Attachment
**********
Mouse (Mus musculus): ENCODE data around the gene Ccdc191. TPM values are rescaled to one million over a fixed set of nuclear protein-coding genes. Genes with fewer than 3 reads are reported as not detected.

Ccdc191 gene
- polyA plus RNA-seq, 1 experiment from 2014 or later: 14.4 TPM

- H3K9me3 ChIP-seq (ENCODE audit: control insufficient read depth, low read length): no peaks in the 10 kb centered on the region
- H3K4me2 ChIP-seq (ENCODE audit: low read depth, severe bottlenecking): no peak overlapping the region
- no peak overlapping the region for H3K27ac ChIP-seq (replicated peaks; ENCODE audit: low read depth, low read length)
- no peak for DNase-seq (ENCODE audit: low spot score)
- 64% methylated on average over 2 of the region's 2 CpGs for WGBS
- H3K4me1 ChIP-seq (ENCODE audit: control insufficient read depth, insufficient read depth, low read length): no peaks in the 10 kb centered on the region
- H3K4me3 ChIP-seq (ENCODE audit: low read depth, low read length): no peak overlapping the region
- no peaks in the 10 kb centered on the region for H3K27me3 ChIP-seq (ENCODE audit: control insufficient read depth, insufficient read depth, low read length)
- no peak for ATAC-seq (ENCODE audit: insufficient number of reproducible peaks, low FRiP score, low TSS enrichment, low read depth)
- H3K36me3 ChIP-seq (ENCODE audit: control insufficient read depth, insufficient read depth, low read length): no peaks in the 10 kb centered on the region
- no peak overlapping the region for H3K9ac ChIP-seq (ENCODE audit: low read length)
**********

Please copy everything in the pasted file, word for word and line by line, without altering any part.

Mouse (Mus musculus): ENCODE data around the gene Ccdc191. TPM values are rescaled to one million over a fixed set of nuclear protein-coding genes. Genes with fewer than 3 reads are reported as not detected.

Ccdc191 gene
- polyA plus RNA-seq, 1 experiment from 2014 or later: 14.4 TPM

- H3K9me3 ChIP-seq (ENCODE audit: control insufficient read depth, low read length): no peaks in the 10 kb centered on the region
- H3K4me2 ChIP-seq (ENCODE audit: low read depth, severe bottlenecking): no peak overlapping the region
- no peak overlapping the region for H3K27ac ChIP-seq (replicated peaks; ENCODE audit: low read depth, low read length)
- no peak for DNase-seq (ENCODE audit: low spot score)
- 64% methylated on average over 2 of the region's 2 CpGs for WGBS
- H3K4me1 ChIP-seq (ENCODE audit: control insufficient read depth, insufficient read depth, low read length): no peaks in the 10 kb centered on the region
- H3K4me3 ChIP-seq (ENCODE audit: low read depth, low read length): no peak overlapping the region
- no peaks in the 10 kb centered on the region for H3K27me3 ChIP-seq (ENCODE audit: control insufficient read depth, insufficient read depth, low read length)
- no peak for ATAC-seq (ENCODE audit: insufficient number of reproducible peaks, low FRiP score, low TSS enrichment, low read depth)
- H3K36me3 ChIP-seq (ENCODE audit: control insufficient read depth, insufficient read depth, low read length): no peaks in the 10 kb centered on the region
- no peak overlapping the region for H3K9ac ChIP-seq (ENCODE audit: low read length)